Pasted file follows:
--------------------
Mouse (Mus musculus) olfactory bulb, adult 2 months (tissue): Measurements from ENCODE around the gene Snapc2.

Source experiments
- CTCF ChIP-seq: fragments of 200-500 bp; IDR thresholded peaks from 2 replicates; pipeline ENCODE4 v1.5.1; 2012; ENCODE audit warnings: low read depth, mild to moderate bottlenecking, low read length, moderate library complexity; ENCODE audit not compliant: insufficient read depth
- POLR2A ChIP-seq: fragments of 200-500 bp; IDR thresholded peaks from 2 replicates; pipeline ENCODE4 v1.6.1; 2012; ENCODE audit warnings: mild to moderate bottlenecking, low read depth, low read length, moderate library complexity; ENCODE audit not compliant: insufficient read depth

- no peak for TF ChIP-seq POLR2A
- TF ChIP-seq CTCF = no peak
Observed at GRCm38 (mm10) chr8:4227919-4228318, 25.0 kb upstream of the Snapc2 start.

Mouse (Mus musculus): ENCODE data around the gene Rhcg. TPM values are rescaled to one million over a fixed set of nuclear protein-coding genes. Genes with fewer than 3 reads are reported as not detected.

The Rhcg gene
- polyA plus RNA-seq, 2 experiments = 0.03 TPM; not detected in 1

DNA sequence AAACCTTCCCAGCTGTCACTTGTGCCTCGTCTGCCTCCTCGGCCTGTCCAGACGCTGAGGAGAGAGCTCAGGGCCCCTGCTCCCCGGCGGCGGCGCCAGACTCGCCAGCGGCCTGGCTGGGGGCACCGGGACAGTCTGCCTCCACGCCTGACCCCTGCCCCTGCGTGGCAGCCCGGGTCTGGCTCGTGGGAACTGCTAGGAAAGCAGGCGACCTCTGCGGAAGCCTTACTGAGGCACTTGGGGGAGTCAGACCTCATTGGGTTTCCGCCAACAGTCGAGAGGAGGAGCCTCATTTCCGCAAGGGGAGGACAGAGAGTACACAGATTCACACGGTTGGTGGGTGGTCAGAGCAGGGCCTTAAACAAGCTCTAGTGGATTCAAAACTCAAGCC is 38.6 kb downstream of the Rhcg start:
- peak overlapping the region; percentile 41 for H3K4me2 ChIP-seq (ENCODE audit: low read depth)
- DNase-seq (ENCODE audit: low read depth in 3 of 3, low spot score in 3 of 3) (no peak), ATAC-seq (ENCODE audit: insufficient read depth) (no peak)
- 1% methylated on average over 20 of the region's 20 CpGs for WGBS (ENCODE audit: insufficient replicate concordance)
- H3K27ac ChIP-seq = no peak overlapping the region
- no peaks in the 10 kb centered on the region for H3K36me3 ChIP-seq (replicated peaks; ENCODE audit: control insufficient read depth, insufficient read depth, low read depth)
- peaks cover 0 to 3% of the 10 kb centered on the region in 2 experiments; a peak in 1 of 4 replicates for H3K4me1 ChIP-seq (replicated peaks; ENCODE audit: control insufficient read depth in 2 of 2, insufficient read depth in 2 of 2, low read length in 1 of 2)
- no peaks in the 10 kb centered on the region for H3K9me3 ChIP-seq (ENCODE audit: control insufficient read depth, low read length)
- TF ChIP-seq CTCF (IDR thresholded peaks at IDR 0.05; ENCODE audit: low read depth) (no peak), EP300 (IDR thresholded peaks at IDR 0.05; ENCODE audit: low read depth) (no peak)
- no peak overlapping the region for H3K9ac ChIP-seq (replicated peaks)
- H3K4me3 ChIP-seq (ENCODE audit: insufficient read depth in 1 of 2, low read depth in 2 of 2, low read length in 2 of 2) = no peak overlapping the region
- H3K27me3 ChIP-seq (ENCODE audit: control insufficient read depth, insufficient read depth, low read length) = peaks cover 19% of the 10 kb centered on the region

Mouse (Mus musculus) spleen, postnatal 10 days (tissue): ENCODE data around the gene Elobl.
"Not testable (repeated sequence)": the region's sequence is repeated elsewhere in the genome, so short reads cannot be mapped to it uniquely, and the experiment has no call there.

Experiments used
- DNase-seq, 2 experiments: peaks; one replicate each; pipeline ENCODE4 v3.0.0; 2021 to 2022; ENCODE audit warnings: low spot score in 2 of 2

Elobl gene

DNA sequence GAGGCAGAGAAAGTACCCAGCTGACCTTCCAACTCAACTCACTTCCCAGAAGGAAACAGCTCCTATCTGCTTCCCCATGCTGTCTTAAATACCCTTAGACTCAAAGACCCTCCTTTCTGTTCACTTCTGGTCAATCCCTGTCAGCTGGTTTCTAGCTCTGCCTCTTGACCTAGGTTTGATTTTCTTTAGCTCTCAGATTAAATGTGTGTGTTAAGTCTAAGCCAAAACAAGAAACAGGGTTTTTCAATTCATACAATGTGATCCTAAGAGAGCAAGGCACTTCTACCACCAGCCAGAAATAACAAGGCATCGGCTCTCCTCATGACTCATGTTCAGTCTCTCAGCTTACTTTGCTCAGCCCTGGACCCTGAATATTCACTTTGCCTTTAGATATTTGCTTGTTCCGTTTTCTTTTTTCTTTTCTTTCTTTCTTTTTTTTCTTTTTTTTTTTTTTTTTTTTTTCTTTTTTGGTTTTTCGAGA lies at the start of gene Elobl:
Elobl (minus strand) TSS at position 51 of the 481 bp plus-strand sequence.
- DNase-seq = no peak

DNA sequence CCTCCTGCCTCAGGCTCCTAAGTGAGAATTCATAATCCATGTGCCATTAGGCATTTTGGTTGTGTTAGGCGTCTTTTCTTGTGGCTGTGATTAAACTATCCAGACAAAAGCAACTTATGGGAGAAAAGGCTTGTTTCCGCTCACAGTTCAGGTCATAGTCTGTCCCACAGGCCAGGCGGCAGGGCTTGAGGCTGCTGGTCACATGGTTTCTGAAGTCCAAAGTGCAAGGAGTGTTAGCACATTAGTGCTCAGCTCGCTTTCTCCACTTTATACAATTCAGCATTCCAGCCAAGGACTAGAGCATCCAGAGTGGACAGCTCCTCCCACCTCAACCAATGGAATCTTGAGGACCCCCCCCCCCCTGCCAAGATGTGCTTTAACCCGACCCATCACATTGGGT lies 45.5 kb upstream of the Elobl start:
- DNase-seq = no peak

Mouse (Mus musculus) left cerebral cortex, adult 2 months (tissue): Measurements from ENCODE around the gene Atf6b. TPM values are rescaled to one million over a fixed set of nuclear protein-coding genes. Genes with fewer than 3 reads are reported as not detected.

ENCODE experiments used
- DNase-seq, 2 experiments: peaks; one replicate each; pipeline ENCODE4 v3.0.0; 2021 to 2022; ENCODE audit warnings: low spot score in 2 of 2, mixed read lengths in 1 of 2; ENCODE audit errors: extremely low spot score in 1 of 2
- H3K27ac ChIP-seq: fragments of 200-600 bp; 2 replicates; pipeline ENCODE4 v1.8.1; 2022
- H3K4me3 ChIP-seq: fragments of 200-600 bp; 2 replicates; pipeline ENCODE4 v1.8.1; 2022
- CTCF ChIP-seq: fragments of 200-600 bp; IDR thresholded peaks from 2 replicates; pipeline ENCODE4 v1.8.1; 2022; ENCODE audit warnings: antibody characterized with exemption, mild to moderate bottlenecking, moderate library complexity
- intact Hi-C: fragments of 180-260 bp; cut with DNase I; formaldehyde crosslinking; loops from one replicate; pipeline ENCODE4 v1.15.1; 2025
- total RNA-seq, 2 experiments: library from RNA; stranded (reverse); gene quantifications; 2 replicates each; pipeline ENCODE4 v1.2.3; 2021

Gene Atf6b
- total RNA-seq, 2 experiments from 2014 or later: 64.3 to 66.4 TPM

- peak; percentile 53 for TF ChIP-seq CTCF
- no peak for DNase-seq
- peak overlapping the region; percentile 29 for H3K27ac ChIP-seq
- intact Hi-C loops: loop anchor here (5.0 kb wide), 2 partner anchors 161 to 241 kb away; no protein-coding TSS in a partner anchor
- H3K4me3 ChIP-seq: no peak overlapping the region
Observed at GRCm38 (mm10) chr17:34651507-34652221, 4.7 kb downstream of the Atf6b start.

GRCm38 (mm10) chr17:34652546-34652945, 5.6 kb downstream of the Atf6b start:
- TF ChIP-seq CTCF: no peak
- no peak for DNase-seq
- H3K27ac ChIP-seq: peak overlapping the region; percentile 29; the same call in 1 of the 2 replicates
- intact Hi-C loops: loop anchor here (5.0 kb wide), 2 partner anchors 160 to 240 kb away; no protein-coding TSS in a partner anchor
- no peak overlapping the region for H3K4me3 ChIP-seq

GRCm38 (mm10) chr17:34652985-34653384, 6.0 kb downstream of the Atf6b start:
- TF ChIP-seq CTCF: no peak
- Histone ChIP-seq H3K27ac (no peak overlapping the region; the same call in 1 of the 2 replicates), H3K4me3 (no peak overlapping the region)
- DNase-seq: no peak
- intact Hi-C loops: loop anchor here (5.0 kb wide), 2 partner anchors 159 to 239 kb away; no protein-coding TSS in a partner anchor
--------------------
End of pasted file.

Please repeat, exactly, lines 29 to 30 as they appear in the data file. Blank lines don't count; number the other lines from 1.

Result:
Elobl (minus strand) TSS at position 51 of the 481 bp plus-strand sequence.
- DNase-seq = no peak